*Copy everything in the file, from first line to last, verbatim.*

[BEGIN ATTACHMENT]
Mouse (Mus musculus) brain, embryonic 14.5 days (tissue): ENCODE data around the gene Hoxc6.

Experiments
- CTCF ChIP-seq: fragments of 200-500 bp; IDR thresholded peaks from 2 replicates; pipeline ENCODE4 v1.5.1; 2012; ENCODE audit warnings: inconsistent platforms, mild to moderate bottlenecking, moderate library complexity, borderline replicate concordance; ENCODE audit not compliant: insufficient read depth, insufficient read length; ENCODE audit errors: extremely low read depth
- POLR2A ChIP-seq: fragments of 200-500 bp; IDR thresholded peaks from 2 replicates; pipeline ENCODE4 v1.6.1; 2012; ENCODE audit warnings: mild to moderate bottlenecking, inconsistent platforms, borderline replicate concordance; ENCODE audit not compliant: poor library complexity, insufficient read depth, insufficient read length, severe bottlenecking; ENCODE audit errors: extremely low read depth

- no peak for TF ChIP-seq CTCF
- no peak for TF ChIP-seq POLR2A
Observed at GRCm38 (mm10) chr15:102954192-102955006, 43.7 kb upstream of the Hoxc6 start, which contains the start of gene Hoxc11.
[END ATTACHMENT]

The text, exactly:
Mouse (Mus musculus) brain, embryonic 14.5 days (tissue): ENCODE data around the gene Hoxc6.

Experiments
- CTCF ChIP-seq: fragments of 200-500 bp; IDR thresholded peaks from 2 replicates; pipeline ENCODE4 v1.5.1; 2012; ENCODE audit warnings: inconsistent platforms, mild to moderate bottlenecking, moderate library complexity, borderline replicate concordance; ENCODE audit not compliant: insufficient read depth, insufficient read length; ENCODE audit errors: extremely low read depth
- POLR2A ChIP-seq: fragments of 200-500 bp; IDR thresholded peaks from 2 replicates; pipeline ENCODE4 v1.6.1; 2012; ENCODE audit warnings: mild to moderate bottlenecking, inconsistent platforms, borderline replicate concordance; ENCODE audit not compliant: poor library complexity, insufficient read depth, insufficient read length, severe bottlenecking; ENCODE audit errors: extremely low read depth

- no peak for TF ChIP-seq CTCF
- no peak for TF ChIP-seq POLR2A
Observed at GRCm38 (mm10) chr15:102954192-102955006, 43.7 kb upstream of the Hoxc6 start, which contains the start of gene Hoxc11.